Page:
Let me be honest: I hate grading.
Hate hate hate it.
I hate it, but you know what I love to do? Read my students’ writing. Talk to them about their reading. Absorb the creative projects on display after they’ve completed a reading or writing unit.
So, if I love to listen to and read and wonder about their work, why do I hate to grade it?
The idea of reducing a piece of student work to a number, or assigning some arbitrary value to a reading conference, or trying to measure precisely the growth of a writer from one genre to the next is not only intimidating to me…it also seems a little ridiculous. Unnecessary. Trivial. The beauty of a learner’s work is its creation, its completion, its courage. It’s out there…for me to read, for their peers to see, for their creators to reflect on.
But, too many of my students only know how to think in numeric terms when trying to measure their own achievements. Few are well-versed in knowing how to feel proud of finishing a tough book, or pleased with the revision of a piece of writing, or excited about the hard work that went into a project. They don’t know how to authentically self-evaluate, because for years, they have relied too heavily upon someone else’s assessments of their work–mainly their teachers’. I keep wondering how that’s fair. I’ve had conversations recently with the lovely Amy about this, and Jackie wrote a great post about this same dilemma last October.
Last week, this tweet from the always-wonderful Kelly Gallagher helped to focus my wondering. His words are not only true of writing, but of all other acts of learning as well. A grade can’t improve a student’s skills. Only feedback can do that–authentic, speedy, specific feedback.
So now, thanks to the combination of conversations with fellow teachers, Kelly’s words, and my own wondering, I know what I need to do. I need to focus more on feedback and less on grading. I know if I do less of the latter, I’ll free up time to do more of the former.
So, I’m pondering how to shift the balance. I’d really like to return written drafts with my comments and questions, but no number or letter grade at the top. I’d really like to have just one reading conferences without hearing the question, “what grade do I have in here?” I’d really like for students to abandon the habit of looking to me for grades, and instead look within themselves to figure out how they’re doing.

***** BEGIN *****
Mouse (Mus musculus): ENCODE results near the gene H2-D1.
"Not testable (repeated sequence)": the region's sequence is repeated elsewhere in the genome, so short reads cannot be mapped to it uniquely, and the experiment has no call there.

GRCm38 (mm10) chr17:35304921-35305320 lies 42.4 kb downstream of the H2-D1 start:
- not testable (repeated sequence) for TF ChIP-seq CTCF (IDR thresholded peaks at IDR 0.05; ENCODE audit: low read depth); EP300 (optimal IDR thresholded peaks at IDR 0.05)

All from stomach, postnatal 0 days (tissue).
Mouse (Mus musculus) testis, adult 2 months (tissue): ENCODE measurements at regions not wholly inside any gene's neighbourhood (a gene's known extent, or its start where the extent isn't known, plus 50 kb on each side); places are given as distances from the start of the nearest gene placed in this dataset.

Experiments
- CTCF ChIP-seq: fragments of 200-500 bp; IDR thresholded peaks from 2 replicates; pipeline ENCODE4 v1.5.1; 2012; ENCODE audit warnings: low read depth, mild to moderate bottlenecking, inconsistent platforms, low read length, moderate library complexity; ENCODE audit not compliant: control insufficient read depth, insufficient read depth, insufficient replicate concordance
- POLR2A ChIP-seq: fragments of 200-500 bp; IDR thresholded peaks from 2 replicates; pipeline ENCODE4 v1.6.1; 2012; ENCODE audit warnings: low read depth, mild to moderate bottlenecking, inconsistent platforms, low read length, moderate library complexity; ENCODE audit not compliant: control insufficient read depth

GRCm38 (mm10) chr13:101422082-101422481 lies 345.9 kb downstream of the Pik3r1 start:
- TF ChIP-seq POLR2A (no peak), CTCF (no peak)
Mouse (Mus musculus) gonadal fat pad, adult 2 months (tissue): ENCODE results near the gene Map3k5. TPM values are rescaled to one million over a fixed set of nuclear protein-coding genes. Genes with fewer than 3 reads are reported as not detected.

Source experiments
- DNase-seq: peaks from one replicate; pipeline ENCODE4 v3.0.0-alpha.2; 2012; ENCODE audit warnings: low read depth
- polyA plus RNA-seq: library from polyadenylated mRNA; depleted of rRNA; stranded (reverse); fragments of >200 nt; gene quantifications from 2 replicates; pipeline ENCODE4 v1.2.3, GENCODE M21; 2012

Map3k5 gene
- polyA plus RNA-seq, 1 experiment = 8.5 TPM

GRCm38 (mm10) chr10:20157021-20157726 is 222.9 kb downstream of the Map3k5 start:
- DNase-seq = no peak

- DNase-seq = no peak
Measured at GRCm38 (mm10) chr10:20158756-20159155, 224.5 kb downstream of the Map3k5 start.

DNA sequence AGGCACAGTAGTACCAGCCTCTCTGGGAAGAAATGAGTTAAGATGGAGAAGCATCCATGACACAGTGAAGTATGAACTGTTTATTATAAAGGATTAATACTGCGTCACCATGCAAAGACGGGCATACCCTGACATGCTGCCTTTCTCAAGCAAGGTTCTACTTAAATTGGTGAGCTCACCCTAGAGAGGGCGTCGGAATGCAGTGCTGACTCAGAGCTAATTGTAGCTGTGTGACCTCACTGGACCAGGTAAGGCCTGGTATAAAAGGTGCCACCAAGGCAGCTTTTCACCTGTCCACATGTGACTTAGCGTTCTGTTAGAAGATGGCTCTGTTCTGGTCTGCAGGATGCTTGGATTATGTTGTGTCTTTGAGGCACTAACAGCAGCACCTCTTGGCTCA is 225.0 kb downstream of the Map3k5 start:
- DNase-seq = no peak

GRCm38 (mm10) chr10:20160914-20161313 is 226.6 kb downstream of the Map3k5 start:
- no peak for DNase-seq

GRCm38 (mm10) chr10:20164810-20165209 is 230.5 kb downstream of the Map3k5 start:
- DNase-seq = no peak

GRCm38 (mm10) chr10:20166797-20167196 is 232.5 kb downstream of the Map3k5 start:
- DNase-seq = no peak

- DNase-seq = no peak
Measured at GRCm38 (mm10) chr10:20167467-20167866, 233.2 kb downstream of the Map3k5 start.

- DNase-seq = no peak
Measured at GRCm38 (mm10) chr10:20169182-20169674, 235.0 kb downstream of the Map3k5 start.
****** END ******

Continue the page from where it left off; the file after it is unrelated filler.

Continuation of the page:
Because I can’t entirely forsake grades altogether (we need to update our gradebook weekly), I’ll move my focus toward improving my feedback instead. I’ll do this in three important ways:
During reading or writing conferences. Until now, I’ve tried to stay fairly quiet during conferences in order to let my students do most of the talking. Most of my talk is in the form of questions. Now, I’ll shift to giving students more feedback–much more than the one or two statements I try to make at the end of a conference, which usually are to give suggestions about where to go in terms of goals and growth. I’d like to comment more on my observations of students’ growth, strengths, weaknesses, and skills, so they can learn the language to begin evaluating themselves more effectively.
In writer’s notebooks. Although I collect notebooks every two weeks, I don’t read everything my students write–I don’t have time, and shouldn’t–they should write much more than I could ever read. Generally, I thumb through the pages, check that students have given a good faith effort in all of their various sections, and give a completion grade. Now, I’d like for each student to flag one page in their notebook they’d like me to attend to–maybe a woefully short to-read list, a favorite quickwrite, or a particular reading reflection. That way, they can decide what’s important to them, and I can give feedback accordingly…just comments and questions, mind you–without the pressure of a grade for reader or writer.
Through monthly “Meta Meetings.” I’d like to sit down with each student about once a month and just have a whole-person conference…not a reading or writing conference. Just a little checkup, to see how their brains and hearts are doing. I adore alliteration, and I want these chats to encourage my students to be metacognitive…so I think I’ll title them Meta Meetings. I’ll ask students a few questions about their strengths and weaknesses, and try to get to the heart of all the little bits of the language arts they’re curious about…strengthening their similes, or finding a system for keeping track of found vocab words, or writing metaphorical recipes (all questions I’ve had from students at random times). I also think that during these meetings, I’ll get lots of awesome curricular ideas–what do my students want to learn how to do? What things are they really wondering about that I might be able to help them discover?
What are your suggestions for improving feedback? Shifting away from grades? Providing more authentic evaluation? Please share in the comments!